Crowdfunding involves two main parties: the beneficiaries of the campaign (the project creator/s) and the individuals willing to contribute, called “funders” or “backers.” The internet is the communication intermediary that links these two parties. Typically, a financial objective is set. If this objective is met then the project goes ahead. If it is not, then either the entrepreneur can keep the funds or these are returned to the backers. The latter “all-or-nothing” model is more common.
There are two distinct investment models: one is “crowd-investing” where campaigners either issue equity to the investors or engage in peer-to-peer (P2P) lending and pay back contributors which provided them with debt. The second, called “crowd-sponsoring,” is either a donation wherein the contributor receives no monetary compensation in return or receives a simple reward, usually the product or service it set out to fund. P2P lending comprises three-fourths of all campaigns whereas rewards and donation crowdfunding account for the next biggest chunk. Given the legal limitations to equity ownership, equity crowdfunding is the least popular. North America is the leading crowdfunding geography having over 50% of all funding volume, followed by Asia (31%), and then Europe (19%).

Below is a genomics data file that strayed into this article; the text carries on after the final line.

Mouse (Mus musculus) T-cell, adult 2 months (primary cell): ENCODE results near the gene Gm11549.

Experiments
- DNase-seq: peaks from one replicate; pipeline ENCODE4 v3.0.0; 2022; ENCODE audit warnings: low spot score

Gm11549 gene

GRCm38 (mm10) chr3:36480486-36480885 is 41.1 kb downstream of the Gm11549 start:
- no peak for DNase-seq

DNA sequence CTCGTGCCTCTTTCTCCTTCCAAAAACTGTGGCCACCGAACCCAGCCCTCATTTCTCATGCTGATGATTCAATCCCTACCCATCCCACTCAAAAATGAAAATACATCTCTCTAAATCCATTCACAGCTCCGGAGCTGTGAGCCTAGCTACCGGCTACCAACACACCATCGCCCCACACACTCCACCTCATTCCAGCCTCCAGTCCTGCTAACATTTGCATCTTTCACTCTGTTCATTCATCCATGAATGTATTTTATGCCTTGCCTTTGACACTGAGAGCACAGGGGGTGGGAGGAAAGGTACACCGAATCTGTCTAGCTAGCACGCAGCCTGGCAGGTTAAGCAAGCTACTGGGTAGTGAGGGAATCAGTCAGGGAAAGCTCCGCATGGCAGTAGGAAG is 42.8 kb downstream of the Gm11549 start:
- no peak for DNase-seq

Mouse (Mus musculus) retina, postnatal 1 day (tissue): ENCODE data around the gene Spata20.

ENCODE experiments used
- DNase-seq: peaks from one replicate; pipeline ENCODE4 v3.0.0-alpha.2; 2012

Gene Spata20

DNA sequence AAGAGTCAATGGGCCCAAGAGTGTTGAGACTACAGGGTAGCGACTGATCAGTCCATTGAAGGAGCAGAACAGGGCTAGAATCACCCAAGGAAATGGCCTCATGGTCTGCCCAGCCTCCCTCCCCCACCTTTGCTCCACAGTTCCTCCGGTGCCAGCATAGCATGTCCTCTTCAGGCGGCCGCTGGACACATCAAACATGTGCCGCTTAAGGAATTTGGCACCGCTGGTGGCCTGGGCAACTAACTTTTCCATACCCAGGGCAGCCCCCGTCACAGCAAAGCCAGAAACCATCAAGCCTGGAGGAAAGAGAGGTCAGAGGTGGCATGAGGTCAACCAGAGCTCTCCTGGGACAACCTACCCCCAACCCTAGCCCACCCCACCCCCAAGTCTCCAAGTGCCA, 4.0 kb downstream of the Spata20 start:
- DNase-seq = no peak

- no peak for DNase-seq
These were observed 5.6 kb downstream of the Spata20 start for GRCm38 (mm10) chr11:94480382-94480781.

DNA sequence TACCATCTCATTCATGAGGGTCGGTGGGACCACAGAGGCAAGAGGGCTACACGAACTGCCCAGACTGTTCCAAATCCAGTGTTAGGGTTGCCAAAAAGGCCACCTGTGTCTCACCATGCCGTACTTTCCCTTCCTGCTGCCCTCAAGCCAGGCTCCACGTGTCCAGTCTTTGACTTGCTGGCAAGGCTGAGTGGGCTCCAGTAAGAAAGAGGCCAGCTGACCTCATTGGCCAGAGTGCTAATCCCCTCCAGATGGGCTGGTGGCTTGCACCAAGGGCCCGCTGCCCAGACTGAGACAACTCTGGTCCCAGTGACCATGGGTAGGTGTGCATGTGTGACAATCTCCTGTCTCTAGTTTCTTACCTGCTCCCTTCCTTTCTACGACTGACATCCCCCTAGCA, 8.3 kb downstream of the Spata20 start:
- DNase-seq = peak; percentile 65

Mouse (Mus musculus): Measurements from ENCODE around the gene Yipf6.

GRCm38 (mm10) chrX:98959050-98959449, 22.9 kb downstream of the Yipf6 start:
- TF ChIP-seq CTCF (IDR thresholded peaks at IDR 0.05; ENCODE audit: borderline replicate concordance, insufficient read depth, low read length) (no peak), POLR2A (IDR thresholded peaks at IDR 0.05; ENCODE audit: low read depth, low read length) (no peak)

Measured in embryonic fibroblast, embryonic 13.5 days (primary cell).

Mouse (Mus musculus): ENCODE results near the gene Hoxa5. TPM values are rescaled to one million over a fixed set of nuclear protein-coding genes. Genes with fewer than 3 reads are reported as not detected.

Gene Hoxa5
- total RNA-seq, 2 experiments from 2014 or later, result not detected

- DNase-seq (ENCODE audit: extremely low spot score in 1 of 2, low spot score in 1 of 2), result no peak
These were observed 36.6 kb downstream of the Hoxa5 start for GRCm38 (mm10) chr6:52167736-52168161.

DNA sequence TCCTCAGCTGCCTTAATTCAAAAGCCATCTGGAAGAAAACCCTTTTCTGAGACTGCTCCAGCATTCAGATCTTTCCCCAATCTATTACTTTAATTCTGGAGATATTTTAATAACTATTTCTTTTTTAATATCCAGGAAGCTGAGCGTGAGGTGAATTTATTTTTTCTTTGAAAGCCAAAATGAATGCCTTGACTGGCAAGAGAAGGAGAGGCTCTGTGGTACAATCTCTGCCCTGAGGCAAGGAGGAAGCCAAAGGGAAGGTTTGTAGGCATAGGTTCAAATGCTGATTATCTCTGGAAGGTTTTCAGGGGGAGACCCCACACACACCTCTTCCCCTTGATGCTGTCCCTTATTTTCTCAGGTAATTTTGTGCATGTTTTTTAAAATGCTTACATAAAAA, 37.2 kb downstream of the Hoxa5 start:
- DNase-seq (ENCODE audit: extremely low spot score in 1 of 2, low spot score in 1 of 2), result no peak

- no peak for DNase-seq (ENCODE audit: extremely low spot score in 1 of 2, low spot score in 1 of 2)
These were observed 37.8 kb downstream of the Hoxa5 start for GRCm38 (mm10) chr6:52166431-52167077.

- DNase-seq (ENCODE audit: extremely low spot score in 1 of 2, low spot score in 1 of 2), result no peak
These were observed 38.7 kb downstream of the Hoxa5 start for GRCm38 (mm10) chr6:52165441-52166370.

CAMPAIGNERS’ MOTIVATIONS FOR CROWDFUNDING
Studies in entrepreneurship are clear: the startup stage of a business faces difficulties in accessing capital. These firms lack collateral and information asymmetry that poses a risk to banks and equity investors. Without a proven track record, it is challenging to convince investors of future success, yet such businesses need financing because they drive economies. We know from recent history that these innovative startup firms can end up becoming giant enterprises: the likes of Apple, Microsoft, Airbnb, Facebook, and eBay all began as small projects with their entrepreneurs fumbling for financing.